Are there no politicians left with any integrity?

There seem to be different rules for politicians and for others. No one gets accused more often of lying, cheating, and corruption, than politicians. They can, it seems, get away with bending the truth whereas business leaders would not be able to get away with displaying the same (lack of) integrity.

This was glaringly obvious during the recent Brexit campaign. Politicians supporting the Leave campaign stated that the UK sends £350 million a week to Brussels as EU contributions, which could (if we left the EU) be spent on the NHS instead. This, and similar claims, created the impression that staying in the EU was too costly, and that the funds saved could be better spent in UK. Within hours of the Leave camp winning the vote, this statement has been shown to be untrue - not only is the figure of £350 million a week wrong, but so is the fact that it would be spent on the NHS. Politicians have been lining up to decry this claim – even Nigel Farage back tracked from it. Yet, having made these outrageous statements, none of these politicians is held to account, and the public does not seem surprised.

Contrast this to a professional advisor, who is expected to act with integrity. If a professional is found to have lied or cheated, he or she is open to sanctions by their professional body, and could be disciplined, with the prospect of not being able to continue to practice in their field.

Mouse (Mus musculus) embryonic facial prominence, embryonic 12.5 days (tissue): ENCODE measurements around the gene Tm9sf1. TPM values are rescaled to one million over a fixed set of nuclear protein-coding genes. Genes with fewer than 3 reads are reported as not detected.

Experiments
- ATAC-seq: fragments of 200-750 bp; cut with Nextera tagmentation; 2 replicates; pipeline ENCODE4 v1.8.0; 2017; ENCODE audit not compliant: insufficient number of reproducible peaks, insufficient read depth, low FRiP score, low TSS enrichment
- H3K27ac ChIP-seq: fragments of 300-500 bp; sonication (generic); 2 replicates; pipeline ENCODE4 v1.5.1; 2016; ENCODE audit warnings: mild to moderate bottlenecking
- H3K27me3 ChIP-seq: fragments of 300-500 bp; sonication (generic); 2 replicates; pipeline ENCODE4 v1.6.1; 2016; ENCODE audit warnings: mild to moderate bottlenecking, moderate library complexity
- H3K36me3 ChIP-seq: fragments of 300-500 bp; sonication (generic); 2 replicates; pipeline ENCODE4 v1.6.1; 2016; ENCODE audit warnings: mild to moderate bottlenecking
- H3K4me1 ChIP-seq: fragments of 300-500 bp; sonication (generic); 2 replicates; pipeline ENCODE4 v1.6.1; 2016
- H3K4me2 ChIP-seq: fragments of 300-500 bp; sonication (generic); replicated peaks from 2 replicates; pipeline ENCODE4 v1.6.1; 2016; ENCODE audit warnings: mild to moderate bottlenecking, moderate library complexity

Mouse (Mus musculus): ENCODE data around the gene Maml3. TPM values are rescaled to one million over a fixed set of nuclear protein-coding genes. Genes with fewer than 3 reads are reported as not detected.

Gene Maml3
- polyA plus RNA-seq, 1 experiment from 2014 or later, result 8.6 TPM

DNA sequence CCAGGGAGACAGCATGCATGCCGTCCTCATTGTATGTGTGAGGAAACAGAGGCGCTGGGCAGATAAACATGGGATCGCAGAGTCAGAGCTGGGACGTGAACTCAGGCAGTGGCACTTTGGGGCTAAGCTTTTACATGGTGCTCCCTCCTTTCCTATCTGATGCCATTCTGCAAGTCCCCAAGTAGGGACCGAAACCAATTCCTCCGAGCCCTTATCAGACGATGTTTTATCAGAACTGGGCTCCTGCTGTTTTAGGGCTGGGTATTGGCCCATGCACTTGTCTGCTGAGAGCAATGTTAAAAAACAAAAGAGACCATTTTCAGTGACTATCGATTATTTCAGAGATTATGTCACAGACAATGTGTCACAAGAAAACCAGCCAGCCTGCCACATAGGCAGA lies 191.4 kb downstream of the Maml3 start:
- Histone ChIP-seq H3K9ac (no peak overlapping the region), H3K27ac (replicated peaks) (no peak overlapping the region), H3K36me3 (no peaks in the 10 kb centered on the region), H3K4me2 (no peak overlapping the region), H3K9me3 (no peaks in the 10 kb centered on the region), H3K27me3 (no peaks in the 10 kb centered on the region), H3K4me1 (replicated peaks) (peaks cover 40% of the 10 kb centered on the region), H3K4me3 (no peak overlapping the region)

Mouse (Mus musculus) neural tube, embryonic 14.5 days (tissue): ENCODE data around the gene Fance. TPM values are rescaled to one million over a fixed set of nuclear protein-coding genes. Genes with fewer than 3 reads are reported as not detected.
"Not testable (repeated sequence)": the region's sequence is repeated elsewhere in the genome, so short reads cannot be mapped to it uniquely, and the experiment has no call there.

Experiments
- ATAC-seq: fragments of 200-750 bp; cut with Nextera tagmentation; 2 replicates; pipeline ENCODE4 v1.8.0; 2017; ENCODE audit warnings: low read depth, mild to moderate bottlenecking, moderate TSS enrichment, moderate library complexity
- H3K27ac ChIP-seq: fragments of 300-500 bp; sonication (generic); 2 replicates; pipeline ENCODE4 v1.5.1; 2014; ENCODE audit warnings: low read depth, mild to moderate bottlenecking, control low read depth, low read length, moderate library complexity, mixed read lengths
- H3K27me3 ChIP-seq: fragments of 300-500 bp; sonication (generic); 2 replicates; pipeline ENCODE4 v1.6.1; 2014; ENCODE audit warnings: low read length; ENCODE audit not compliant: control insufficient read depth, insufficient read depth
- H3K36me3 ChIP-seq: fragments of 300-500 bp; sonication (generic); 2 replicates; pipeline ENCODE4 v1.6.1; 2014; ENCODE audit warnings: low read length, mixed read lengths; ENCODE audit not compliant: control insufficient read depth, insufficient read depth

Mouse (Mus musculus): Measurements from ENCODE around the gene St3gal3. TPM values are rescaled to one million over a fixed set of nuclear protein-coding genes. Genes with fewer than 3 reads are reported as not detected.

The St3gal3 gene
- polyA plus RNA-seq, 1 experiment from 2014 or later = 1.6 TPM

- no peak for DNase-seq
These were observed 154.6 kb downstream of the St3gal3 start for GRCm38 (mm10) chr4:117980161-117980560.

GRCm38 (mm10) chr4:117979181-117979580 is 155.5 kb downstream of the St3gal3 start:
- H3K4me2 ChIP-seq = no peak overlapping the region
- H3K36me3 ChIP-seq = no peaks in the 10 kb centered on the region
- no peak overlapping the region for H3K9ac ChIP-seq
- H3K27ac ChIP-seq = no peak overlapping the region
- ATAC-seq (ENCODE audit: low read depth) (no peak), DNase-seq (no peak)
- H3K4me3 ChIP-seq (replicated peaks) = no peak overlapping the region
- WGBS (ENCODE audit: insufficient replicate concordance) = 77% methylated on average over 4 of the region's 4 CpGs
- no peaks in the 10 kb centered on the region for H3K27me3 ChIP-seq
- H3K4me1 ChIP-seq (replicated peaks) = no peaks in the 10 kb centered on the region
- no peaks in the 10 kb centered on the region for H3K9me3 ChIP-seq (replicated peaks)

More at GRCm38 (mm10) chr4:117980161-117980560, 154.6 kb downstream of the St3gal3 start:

Take this one step further and apply it to an expert witness. The expert must comply with the professional standards of his or her professional body, be it accountancy, engineering or medicine. The expert also has to comply with Civil Procedure Rules (In England & Wales), and related Practice Directions. These set out detailed rules and obligations with which the expert must comply. One of the main obligations is that of impartiality, in that the duty of the expert is to the Court and this duty transcends the duty to clients. The experts are open to public sanction by a Judge if they do not comply. It is therefore true that an expert is only as good as their last case.

Do we need stricter rules for politicians to hold them to account, or simply better politicians? Answers on the back of a politician’s promissory note please! 



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The dust is not even close to settling on the UK’s Brexit referendum, but, against a backdrop of frozen investment funds and a 31 year low GBP/USD exchange rate, I am being asked regularly for my view on what’s going to happen next, what this means for the UK’s economy and what it means for individuals.

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